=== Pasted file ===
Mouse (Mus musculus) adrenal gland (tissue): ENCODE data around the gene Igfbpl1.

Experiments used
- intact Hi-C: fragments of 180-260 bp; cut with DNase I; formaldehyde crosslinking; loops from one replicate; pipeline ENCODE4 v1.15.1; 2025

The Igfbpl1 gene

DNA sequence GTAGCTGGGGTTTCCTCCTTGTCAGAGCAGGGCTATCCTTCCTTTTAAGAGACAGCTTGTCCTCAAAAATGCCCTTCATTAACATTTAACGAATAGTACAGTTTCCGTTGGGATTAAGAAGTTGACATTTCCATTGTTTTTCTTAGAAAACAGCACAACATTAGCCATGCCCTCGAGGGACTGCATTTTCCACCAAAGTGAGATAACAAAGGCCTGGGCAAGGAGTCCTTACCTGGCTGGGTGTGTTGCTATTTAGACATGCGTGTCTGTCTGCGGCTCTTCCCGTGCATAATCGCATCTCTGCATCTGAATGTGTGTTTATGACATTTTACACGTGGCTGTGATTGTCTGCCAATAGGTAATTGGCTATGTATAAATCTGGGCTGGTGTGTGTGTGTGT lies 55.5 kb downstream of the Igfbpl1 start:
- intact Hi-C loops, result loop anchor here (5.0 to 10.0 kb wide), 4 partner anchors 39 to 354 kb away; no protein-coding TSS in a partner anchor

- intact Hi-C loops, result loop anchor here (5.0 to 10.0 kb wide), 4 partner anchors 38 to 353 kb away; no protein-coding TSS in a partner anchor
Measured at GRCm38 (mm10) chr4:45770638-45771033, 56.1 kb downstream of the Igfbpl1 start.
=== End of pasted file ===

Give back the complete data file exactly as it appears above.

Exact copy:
Mouse (Mus musculus) adrenal gland (tissue): ENCODE data around the gene Igfbpl1.

Experiments used
- intact Hi-C: fragments of 180-260 bp; cut with DNase I; formaldehyde crosslinking; loops from one replicate; pipeline ENCODE4 v1.15.1; 2025

The Igfbpl1 gene

DNA sequence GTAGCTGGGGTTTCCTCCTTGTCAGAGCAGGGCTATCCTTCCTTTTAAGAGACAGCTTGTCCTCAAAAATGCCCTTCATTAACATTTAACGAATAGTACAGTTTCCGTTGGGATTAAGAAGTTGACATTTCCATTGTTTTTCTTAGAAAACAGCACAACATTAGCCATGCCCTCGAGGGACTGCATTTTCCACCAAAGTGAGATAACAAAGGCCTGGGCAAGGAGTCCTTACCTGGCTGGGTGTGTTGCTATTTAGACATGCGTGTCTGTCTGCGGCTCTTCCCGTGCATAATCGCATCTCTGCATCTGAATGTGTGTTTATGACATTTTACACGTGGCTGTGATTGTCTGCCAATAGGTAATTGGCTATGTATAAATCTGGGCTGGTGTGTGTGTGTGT lies 55.5 kb downstream of the Igfbpl1 start:
- intact Hi-C loops, result loop anchor here (5.0 to 10.0 kb wide), 4 partner anchors 39 to 354 kb away; no protein-coding TSS in a partner anchor

- intact Hi-C loops, result loop anchor here (5.0 to 10.0 kb wide), 4 partner anchors 38 to 353 kb away; no protein-coding TSS in a partner anchor
Measured at GRCm38 (mm10) chr4:45770638-45771033, 56.1 kb downstream of the Igfbpl1 start.